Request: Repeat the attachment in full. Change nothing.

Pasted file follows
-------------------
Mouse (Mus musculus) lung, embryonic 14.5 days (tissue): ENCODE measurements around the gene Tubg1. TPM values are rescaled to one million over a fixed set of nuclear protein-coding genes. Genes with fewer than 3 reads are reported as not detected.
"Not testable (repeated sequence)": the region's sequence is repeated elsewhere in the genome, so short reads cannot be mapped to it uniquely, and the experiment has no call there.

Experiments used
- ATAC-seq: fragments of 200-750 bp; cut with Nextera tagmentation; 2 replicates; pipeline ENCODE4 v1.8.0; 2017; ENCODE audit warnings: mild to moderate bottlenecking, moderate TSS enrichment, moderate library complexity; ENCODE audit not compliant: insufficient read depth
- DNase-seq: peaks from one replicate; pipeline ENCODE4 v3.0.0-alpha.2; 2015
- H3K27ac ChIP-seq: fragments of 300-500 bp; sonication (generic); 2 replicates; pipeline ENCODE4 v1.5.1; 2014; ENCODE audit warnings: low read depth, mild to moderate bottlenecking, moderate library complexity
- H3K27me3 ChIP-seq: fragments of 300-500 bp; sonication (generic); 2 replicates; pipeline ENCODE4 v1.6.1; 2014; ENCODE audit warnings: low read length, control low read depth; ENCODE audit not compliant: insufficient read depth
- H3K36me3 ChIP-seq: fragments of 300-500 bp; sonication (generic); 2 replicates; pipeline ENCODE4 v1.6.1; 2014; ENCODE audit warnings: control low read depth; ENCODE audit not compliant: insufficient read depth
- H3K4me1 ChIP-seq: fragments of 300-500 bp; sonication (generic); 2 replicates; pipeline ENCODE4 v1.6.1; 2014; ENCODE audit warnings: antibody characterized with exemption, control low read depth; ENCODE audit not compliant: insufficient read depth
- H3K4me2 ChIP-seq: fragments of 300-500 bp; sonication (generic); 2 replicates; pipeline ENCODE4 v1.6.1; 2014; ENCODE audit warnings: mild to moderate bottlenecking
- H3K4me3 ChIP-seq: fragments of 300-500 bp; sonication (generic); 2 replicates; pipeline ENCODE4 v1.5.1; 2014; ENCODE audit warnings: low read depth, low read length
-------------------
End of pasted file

Mouse (Mus musculus) lung, embryonic 14.5 days (tissue): ENCODE measurements around the gene Tubg1. TPM values are rescaled to one million over a fixed set of nuclear protein-coding genes. Genes with fewer than 3 reads are reported as not detected.
"Not testable (repeated sequence)": the region's sequence is repeated elsewhere in the genome, so short reads cannot be mapped to it uniquely, and the experiment has no call there.

Experiments used
- ATAC-seq: fragments of 200-750 bp; cut with Nextera tagmentation; 2 replicates; pipeline ENCODE4 v1.8.0; 2017; ENCODE audit warnings: mild to moderate bottlenecking, moderate TSS enrichment, moderate library complexity; ENCODE audit not compliant: insufficient read depth
- DNase-seq: peaks from one replicate; pipeline ENCODE4 v3.0.0-alpha.2; 2015
- H3K27ac ChIP-seq: fragments of 300-500 bp; sonication (generic); 2 replicates; pipeline ENCODE4 v1.5.1; 2014; ENCODE audit warnings: low read depth, mild to moderate bottlenecking, moderate library complexity
- H3K27me3 ChIP-seq: fragments of 300-500 bp; sonication (generic); 2 replicates; pipeline ENCODE4 v1.6.1; 2014; ENCODE audit warnings: low read length, control low read depth; ENCODE audit not compliant: insufficient read depth
- H3K36me3 ChIP-seq: fragments of 300-500 bp; sonication (generic); 2 replicates; pipeline ENCODE4 v1.6.1; 2014; ENCODE audit warnings: control low read depth; ENCODE audit not compliant: insufficient read depth
- H3K4me1 ChIP-seq: fragments of 300-500 bp; sonication (generic); 2 replicates; pipeline ENCODE4 v1.6.1; 2014; ENCODE audit warnings: antibody characterized with exemption, control low read depth; ENCODE audit not compliant: insufficient read depth
- H3K4me2 ChIP-seq: fragments of 300-500 bp; sonication (generic); 2 replicates; pipeline ENCODE4 v1.6.1; 2014; ENCODE audit warnings: mild to moderate bottlenecking
- H3K4me3 ChIP-seq: fragments of 300-500 bp; sonication (generic); 2 replicates; pipeline ENCODE4 v1.5.1; 2014; ENCODE audit warnings: low read depth, low read length